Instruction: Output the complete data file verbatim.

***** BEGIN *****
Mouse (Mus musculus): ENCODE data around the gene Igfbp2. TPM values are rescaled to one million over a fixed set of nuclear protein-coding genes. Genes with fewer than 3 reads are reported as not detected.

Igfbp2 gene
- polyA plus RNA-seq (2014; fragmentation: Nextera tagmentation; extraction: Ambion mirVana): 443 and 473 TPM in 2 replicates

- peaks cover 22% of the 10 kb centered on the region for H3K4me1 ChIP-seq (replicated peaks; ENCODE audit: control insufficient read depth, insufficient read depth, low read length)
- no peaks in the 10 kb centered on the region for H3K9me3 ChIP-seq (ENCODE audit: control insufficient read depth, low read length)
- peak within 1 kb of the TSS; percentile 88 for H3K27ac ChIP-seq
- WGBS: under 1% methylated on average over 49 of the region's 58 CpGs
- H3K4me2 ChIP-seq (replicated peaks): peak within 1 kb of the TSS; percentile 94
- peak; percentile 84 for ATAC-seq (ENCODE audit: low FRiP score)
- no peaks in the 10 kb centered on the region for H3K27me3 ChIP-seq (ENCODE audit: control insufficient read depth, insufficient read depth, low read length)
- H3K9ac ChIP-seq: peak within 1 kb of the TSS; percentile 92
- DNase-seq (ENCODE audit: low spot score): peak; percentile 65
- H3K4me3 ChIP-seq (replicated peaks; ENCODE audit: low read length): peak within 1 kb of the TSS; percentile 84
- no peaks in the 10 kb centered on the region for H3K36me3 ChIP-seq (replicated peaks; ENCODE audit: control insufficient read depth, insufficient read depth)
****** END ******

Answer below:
Mouse (Mus musculus): ENCODE data around the gene Igfbp2. TPM values are rescaled to one million over a fixed set of nuclear protein-coding genes. Genes with fewer than 3 reads are reported as not detected.

Igfbp2 gene
- polyA plus RNA-seq (2014; fragmentation: Nextera tagmentation; extraction: Ambion mirVana): 443 and 473 TPM in 2 replicates

- peaks cover 22% of the 10 kb centered on the region for H3K4me1 ChIP-seq (replicated peaks; ENCODE audit: control insufficient read depth, insufficient read depth, low read length)
- no peaks in the 10 kb centered on the region for H3K9me3 ChIP-seq (ENCODE audit: control insufficient read depth, low read length)
- peak within 1 kb of the TSS; percentile 88 for H3K27ac ChIP-seq
- WGBS: under 1% methylated on average over 49 of the region's 58 CpGs
- H3K4me2 ChIP-seq (replicated peaks): peak within 1 kb of the TSS; percentile 94
- peak; percentile 84 for ATAC-seq (ENCODE audit: low FRiP score)
- no peaks in the 10 kb centered on the region for H3K27me3 ChIP-seq (ENCODE audit: control insufficient read depth, insufficient read depth, low read length)
- H3K9ac ChIP-seq: peak within 1 kb of the TSS; percentile 92
- DNase-seq (ENCODE audit: low spot score): peak; percentile 65
- H3K4me3 ChIP-seq (replicated peaks; ENCODE audit: low read length): peak within 1 kb of the TSS; percentile 84
- no peaks in the 10 kb centered on the region for H3K36me3 ChIP-seq (replicated peaks; ENCODE audit: control insufficient read depth, insufficient read depth)